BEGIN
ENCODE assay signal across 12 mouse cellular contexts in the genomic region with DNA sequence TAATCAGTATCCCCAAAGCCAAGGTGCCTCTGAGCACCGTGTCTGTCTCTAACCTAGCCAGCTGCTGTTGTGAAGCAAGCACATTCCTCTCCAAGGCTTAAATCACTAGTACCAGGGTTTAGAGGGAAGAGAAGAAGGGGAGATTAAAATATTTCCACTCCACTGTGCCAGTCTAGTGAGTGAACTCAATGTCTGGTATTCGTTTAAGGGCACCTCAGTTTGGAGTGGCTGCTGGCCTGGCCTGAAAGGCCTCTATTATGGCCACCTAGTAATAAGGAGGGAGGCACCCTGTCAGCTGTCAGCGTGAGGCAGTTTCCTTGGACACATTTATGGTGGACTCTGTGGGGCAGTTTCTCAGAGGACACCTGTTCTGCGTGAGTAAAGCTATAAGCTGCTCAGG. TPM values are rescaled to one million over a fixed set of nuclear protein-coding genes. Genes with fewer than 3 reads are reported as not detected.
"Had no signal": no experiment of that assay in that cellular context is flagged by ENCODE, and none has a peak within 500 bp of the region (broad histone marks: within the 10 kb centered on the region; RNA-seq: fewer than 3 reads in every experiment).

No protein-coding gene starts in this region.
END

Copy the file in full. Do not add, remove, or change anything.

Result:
ENCODE assay signal across 12 mouse cellular contexts in the genomic region with DNA sequence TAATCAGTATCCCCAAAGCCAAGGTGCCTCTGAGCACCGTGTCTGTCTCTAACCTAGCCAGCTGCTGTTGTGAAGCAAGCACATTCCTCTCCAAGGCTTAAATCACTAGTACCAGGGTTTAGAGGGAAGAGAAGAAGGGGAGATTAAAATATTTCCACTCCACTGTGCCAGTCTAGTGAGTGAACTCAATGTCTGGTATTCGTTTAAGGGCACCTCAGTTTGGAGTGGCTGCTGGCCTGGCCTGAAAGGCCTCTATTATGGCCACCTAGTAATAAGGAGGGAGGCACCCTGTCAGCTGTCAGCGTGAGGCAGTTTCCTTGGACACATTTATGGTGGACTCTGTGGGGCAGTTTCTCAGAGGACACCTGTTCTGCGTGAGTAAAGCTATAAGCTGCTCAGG. TPM values are rescaled to one million over a fixed set of nuclear protein-coding genes. Genes with fewer than 3 reads are reported as not detected.
"Had no signal": no experiment of that assay in that cellular context is flagged by ENCODE, and none has a peak within 500 bp of the region (broad histone marks: within the 10 kb centered on the region; RNA-seq: fewer than 3 reads in every experiment).

No protein-coding gene starts in this region.